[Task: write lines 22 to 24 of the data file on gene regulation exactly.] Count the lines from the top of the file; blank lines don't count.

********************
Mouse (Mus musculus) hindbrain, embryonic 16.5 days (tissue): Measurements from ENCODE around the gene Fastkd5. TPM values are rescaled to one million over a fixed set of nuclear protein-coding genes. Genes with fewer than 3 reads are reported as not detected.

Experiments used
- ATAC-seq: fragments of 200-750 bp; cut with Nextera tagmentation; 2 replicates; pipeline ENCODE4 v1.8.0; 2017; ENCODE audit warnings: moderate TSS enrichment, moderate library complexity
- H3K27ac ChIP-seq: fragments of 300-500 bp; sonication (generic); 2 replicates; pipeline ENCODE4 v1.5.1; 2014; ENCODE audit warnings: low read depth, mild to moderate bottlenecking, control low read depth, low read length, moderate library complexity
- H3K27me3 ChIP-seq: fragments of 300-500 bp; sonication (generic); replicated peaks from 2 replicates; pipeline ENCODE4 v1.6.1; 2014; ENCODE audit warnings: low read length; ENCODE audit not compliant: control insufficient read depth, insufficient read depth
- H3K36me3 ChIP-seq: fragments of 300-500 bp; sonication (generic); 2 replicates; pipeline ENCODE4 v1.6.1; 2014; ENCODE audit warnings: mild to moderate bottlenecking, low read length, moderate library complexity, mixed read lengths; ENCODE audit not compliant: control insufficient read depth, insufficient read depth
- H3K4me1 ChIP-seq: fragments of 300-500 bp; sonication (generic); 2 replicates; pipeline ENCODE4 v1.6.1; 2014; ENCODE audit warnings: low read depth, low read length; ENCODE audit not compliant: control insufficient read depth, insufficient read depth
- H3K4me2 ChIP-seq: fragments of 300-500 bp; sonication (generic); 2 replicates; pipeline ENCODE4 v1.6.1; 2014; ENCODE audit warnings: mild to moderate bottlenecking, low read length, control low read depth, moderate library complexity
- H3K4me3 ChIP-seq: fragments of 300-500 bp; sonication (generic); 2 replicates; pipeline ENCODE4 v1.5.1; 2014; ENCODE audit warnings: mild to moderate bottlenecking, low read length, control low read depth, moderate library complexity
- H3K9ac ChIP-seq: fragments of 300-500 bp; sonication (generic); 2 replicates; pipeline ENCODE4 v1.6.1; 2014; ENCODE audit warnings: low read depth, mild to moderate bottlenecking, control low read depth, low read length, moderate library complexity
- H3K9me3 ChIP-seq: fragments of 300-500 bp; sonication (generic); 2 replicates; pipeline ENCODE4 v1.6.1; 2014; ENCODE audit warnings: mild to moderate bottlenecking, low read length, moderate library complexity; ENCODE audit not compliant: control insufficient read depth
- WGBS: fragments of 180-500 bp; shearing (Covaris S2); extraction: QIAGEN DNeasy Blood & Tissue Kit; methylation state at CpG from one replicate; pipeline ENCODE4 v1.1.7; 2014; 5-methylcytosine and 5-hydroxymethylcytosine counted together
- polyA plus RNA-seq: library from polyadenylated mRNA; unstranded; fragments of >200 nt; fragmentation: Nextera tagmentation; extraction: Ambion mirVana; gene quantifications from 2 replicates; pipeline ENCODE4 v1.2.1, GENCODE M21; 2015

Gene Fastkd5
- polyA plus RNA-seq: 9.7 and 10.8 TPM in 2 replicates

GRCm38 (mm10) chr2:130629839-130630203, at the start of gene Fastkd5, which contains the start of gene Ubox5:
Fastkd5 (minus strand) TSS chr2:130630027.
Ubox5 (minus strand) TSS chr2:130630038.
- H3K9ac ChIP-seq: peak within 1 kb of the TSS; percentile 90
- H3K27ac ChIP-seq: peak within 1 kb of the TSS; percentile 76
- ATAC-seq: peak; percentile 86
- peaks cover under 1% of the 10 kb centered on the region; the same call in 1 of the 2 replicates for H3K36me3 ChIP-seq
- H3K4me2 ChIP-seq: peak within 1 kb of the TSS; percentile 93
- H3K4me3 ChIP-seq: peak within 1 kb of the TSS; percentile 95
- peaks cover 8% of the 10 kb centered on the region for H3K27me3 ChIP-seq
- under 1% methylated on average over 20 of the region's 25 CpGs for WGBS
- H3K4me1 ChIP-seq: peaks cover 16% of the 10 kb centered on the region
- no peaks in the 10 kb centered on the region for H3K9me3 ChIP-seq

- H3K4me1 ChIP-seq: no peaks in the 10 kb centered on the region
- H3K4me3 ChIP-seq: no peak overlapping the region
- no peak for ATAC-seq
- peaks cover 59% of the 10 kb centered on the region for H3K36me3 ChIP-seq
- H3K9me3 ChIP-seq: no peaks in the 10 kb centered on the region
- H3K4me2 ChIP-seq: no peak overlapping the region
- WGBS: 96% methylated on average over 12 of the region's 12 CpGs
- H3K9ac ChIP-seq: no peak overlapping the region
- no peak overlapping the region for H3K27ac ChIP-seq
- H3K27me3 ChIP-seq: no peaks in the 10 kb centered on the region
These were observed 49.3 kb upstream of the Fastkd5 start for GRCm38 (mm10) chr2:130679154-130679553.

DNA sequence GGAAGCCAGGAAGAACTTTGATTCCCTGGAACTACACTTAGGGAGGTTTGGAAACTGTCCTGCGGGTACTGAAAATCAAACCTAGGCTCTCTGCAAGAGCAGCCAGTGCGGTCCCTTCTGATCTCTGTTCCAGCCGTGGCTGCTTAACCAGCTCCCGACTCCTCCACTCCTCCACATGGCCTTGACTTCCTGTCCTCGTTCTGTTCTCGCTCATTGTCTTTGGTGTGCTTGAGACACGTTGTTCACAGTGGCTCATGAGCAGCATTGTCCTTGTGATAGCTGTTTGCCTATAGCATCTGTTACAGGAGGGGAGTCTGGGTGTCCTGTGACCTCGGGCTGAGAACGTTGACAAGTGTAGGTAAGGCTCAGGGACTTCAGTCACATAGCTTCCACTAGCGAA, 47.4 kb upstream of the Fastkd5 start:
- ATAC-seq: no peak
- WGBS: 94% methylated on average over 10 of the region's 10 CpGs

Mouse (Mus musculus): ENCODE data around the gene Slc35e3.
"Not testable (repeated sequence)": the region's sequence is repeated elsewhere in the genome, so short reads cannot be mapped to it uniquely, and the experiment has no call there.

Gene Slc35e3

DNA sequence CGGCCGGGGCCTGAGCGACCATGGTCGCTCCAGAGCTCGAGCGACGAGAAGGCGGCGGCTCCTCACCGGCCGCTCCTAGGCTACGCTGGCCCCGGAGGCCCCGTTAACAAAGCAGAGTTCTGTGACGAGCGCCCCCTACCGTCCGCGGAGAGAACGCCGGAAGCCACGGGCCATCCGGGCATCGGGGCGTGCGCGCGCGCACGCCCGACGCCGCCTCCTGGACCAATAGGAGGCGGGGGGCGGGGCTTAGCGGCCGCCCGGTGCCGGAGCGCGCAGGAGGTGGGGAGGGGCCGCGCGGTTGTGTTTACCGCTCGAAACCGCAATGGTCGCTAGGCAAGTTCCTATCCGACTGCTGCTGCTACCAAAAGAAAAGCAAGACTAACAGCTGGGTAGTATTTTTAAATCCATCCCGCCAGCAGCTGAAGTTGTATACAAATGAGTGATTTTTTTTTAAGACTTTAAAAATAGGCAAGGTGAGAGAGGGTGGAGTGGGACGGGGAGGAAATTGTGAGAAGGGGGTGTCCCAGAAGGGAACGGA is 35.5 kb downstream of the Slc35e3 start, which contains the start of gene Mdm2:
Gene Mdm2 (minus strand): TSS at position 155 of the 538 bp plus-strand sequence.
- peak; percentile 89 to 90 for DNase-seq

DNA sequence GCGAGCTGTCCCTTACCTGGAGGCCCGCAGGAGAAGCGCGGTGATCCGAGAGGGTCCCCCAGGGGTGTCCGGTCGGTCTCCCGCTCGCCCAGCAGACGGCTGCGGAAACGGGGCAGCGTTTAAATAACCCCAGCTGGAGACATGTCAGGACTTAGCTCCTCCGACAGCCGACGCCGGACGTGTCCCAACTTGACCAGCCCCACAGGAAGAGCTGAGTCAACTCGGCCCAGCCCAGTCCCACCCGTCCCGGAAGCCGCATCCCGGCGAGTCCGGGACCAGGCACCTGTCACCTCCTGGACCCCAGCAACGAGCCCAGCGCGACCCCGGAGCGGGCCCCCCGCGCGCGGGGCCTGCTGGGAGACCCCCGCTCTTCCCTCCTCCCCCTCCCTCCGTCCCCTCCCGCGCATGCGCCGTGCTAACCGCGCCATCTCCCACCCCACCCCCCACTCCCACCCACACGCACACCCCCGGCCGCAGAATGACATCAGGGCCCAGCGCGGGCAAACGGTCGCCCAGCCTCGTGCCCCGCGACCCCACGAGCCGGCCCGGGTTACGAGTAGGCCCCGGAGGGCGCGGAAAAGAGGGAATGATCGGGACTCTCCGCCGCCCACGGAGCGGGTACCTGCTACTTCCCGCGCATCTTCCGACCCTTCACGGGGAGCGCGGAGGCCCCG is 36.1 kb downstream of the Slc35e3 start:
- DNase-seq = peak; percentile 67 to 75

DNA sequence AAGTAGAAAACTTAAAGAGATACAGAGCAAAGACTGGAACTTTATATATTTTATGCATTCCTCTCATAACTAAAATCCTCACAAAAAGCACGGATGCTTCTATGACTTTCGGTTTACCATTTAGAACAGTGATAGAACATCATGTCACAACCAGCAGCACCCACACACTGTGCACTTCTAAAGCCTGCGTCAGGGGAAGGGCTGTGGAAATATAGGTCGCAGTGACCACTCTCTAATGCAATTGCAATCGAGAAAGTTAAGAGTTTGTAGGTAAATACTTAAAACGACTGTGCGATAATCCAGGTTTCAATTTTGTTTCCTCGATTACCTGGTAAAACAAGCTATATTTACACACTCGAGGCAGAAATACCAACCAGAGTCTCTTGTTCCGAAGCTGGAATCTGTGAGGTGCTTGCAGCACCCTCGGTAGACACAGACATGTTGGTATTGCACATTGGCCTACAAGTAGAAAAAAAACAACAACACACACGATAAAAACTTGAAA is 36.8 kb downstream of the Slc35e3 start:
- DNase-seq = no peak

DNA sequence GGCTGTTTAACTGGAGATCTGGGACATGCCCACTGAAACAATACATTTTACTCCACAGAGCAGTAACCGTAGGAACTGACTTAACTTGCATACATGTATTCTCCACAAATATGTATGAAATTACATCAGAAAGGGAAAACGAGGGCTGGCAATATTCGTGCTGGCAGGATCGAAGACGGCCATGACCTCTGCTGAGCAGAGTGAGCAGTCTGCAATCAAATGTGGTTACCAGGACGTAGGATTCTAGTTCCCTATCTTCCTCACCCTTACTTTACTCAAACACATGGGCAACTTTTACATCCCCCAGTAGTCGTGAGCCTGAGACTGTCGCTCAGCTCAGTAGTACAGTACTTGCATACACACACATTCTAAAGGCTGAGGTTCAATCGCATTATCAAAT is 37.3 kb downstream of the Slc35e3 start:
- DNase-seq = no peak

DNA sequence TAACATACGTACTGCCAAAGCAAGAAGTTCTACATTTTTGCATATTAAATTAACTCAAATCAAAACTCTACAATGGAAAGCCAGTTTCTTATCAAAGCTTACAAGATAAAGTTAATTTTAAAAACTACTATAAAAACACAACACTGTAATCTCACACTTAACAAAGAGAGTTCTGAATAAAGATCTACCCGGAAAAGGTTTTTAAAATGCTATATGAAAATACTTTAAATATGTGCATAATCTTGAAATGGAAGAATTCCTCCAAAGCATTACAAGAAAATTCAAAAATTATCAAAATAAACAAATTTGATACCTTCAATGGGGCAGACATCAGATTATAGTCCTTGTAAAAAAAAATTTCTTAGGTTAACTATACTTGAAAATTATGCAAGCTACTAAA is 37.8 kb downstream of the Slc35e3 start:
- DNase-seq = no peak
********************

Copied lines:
- peaks cover under 1% of the 10 kb centered on the region; the same call in 1 of the 2 replicates for H3K36me3 ChIP-seq
- H3K4me2 ChIP-seq: peak within 1 kb of the TSS; percentile 93
- H3K4me3 ChIP-seq: peak within 1 kb of the TSS; percentile 95